child mental health, children, coaching parents, Deborah Beasley, Parenting, School, School anxiety, school anxious child, Special Needs, special needs help for school-anxious child, special parents, Stress and school
Parent + Teacher = A Successful Child
(c) By Deborah Beasley
ACPI Certified Coach for Parents and Families
Each year at this time countless children and parents feel the flutter of butterflies at the approaching first days of school. Parents scurry to outfit the kids with all the latest clothes and school supplies. Kids from pre-school to age 18 begin the mental transition from summer vacation to the regimented schedules of their school year routine.
While most children move into new school environments with relative ease and a little loving encouragement from their parents, some may experience heightened stress and anxiety connected with the return to school. Children with emotional and mental health needs have unique challenges to overcome in this regard. Thoughts of leaving parents, meeting new teachers, classmates, or attending a new school can cause a young mind to over think the possibilities. How can parents and teachers work to structure a successful supportive environment for the school-anxious child?
What Parents Can Do
You are the most important part of the parent/teacher equation in finding a workable solution for your child’s difficulties! You know your child on an intimate level. You understand how he reacts to his surroundings; what motivates him, and what holds him back. Keeping teachers, bus drivers, and Child Study Team members informed of past successful methods you have used to settle your child’s fears is an important part of sharing pertinent information.
As your child’s expert spokes-person and advocate, you must remind those working with your child outside the home about personality traits, and likes and dislikes your child has. Having others understand your child’s strengths and where, when, or how to step in and provide assistance are critical pieces of information. Sharing knowledge of certain fears, unusual behaviors and reactions, or phobias with all caregivers helps them prepare and implement their own helpful strategies and supports your family in the process.
Here are a few ideas to start you and your child on the right path:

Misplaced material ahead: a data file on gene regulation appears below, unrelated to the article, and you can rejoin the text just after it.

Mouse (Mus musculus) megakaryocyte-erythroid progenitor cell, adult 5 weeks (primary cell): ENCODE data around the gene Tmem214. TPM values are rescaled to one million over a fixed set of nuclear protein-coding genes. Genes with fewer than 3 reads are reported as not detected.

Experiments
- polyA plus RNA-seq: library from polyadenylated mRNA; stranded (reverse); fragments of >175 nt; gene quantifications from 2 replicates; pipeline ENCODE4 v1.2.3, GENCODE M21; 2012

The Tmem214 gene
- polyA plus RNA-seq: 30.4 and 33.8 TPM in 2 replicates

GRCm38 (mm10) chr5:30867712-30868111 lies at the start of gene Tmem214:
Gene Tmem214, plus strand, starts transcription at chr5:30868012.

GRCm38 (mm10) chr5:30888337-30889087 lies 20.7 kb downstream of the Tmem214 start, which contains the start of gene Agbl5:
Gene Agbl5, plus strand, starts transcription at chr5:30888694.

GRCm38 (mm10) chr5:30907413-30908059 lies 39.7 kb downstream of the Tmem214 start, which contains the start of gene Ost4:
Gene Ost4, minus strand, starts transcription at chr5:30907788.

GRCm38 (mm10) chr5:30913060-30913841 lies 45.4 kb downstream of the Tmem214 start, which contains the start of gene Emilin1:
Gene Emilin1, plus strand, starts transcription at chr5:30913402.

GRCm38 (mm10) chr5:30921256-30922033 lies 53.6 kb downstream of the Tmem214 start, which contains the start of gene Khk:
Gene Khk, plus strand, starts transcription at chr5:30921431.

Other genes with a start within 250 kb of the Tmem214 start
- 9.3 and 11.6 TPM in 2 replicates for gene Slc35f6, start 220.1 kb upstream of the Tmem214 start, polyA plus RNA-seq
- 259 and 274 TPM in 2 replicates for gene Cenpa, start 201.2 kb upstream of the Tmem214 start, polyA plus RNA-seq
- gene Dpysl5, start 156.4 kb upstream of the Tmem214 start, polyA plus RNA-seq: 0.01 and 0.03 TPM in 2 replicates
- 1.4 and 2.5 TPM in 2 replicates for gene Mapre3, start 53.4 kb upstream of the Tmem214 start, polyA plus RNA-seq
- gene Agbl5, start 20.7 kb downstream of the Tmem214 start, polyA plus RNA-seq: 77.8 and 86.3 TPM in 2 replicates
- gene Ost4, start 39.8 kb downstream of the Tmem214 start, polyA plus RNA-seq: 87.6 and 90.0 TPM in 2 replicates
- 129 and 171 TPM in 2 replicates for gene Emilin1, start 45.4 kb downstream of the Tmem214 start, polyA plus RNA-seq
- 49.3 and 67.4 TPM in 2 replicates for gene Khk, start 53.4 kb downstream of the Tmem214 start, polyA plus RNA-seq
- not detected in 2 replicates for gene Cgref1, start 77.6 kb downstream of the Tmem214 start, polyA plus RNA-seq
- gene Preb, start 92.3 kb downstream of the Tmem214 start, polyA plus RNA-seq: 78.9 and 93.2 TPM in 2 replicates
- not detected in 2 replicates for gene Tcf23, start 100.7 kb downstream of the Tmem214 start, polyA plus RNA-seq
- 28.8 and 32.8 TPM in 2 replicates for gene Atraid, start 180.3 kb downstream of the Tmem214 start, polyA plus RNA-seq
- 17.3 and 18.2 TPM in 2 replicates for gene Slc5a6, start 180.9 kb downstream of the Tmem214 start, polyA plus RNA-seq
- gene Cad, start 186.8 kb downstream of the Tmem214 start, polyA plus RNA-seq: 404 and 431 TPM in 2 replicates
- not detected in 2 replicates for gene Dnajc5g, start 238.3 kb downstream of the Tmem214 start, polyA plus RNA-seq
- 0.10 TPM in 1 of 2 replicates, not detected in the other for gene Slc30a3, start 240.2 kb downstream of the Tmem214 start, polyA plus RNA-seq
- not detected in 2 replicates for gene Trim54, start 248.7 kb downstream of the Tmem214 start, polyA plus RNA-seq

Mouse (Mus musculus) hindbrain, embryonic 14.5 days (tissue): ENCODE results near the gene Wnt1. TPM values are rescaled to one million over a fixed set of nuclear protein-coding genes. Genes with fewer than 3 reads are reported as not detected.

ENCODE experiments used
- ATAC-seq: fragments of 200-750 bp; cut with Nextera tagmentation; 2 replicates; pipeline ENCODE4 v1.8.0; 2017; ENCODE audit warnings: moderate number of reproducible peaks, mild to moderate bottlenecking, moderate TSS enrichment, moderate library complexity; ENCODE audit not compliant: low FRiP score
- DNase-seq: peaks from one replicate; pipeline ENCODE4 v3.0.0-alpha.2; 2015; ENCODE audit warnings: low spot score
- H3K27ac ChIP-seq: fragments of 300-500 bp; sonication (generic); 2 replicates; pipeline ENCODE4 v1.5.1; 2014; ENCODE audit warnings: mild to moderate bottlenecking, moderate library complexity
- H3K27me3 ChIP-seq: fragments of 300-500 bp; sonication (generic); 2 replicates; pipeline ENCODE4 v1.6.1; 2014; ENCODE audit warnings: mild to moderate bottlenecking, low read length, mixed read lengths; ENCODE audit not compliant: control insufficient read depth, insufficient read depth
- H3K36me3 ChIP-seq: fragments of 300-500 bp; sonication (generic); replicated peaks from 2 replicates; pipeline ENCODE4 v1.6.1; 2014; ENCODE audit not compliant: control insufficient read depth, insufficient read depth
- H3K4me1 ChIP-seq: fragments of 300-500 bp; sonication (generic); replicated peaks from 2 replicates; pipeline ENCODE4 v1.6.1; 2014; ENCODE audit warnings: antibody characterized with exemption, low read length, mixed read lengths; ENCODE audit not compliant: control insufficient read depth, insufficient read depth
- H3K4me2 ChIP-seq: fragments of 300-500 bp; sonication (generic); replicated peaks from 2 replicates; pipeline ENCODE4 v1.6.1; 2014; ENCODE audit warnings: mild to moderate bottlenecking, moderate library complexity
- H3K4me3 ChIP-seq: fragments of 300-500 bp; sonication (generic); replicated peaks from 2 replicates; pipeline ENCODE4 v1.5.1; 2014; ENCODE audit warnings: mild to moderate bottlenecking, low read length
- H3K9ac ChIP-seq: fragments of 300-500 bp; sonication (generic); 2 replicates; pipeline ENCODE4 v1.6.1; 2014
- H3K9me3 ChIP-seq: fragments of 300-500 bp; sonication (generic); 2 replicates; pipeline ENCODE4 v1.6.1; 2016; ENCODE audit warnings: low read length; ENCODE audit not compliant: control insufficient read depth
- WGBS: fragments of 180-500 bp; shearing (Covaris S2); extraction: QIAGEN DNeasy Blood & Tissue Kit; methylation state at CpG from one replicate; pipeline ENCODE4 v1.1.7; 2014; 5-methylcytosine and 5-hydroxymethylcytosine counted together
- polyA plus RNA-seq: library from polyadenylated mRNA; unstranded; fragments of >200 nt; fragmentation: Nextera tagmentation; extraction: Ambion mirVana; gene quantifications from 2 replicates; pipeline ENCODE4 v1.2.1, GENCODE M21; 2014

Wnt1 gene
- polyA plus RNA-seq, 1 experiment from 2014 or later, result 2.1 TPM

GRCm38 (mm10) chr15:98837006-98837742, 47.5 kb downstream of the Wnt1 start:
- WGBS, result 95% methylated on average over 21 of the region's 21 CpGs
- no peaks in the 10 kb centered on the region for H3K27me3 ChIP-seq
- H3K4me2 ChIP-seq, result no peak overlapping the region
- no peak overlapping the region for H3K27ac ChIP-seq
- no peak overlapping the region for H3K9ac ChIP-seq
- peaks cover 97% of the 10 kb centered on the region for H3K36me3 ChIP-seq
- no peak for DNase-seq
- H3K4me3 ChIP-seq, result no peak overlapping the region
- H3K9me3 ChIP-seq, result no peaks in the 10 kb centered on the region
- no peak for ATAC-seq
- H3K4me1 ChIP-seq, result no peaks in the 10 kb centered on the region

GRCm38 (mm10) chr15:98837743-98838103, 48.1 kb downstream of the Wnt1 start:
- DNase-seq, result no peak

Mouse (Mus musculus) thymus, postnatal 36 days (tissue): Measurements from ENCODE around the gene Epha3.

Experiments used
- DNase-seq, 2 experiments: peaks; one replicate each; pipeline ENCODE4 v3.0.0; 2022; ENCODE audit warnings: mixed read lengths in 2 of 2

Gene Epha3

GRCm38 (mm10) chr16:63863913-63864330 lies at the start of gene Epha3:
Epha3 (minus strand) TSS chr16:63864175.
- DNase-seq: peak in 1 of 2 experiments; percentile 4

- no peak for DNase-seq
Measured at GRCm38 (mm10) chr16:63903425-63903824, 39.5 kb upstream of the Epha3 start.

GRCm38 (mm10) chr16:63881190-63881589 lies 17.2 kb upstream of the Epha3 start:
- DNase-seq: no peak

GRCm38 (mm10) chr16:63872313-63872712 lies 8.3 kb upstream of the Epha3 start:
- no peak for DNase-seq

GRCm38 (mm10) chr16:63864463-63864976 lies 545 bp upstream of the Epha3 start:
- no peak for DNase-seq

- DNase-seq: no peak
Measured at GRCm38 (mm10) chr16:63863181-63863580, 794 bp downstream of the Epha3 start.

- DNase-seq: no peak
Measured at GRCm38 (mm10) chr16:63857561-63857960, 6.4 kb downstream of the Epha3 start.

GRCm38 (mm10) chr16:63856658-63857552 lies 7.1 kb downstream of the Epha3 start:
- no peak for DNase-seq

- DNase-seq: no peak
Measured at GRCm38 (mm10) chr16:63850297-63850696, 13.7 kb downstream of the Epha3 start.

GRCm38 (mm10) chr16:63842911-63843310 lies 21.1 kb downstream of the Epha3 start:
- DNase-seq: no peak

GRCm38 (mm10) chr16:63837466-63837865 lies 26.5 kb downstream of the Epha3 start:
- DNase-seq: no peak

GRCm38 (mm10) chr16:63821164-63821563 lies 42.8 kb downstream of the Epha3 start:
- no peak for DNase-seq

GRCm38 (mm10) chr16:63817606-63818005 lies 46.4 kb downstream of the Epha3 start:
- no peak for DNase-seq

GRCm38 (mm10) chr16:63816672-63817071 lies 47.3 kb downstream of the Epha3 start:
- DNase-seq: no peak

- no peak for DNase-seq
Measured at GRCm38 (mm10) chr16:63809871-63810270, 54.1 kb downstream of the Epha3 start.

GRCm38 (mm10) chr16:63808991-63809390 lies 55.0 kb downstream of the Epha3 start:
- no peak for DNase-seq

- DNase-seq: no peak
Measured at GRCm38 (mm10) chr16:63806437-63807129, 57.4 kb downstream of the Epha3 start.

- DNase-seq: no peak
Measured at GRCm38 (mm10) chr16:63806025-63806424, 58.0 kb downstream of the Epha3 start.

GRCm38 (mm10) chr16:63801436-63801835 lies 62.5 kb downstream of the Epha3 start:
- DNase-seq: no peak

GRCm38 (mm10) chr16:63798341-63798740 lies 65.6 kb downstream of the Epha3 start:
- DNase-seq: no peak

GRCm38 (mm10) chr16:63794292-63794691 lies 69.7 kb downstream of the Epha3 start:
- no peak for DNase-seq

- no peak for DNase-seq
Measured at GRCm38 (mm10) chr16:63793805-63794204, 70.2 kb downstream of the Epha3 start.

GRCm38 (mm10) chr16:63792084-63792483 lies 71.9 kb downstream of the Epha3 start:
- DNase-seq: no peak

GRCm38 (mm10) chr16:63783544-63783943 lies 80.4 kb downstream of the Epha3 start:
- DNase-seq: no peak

- Recognize the authenticity of what your child is feeling
- Present a calm and positive outlook towards your child’s return to the classroom
- Allow her to express herself openly without minimizing her emotions
- Empathize with how she feels from her point of view
- Ask what ideas she might have to make the transition easier
- Ask what she needs you to do for her; how does she need you to help her through it
- Value and respect her ideas
- Work on a simple plan which will address issues and empower self-confidence
- Tell her she can come to you whenever help is needed
Successfully Collaborate with Teachers
Your child’s teacher plays a vital role in helping to ease your child back into the classroom. Merge your expertise on yor child with her expertise in education and training. Collaborate with teachers and aides to teach appropriate coping skills at home and in school to reinforce your child’s abilites. Effective steps to help your child can be achieved in a brief meeting or phone conversation. Below are a few things to keep in mind:
- Remember to respect the teachers valuable time in this busy season
- Make an appointment to meet a few days prior to the start of school
- Give the teacher the reason why you would like to meet so she can begin to think about possible solutions
- Come to the meeting with a brief explanation of your child’s fear, phobia or difficulty and how long your child has felt this way
- Ask the teacher how he might handle the situation and what suggestions he may have
- Be prepared to offer a few suggestions of your own
- Bring your child to meet his teacher in the empty classroom
- Have your child sit at his desk and tour the room
- Make arrangements for a quick school tour or walk through
- Discuss what the child can do when he feels overwhelmed in school so high stress does not result in poor behavior
- Ask the teacher to revisit the issue within a certain amount of time if what you have discussed together is not working for your child
When parents and related service providers work together the best interests of the child and family will be comprehensively addressed. This scenario is a win-win for all parties, but most especially the child. Approaching the issue as a team means strategizing and brainstorming all efforts in the best interests of the child.
This school year marks a new beginning for you and your child. Like grownups, kids sometimes experience excitement and apprehension, fear and uncertainty over new situations. Your steady support and reassurance will fuel self-confidence. Believe in your child and acknowledge her unique abilities. Work with teachers and other school personnel to find the right answers to your child’s equation. Set your child on a secure path to education success in the new school year.
Best of luck everyone!
If you are interested and like what you read here, contact Deborah for reprint options on these or other articles for your publications. Deborah is a freelance writer and currently contributes a monthly featured article to The Women of Gloucester County online magazine. Deborah is available to give workshops and course presentations at your location. Contact by phone at: 609-970-1100. Email: DeborahBeasley20@yahoo.com Other Website: www.TogetherAtLastFamily.com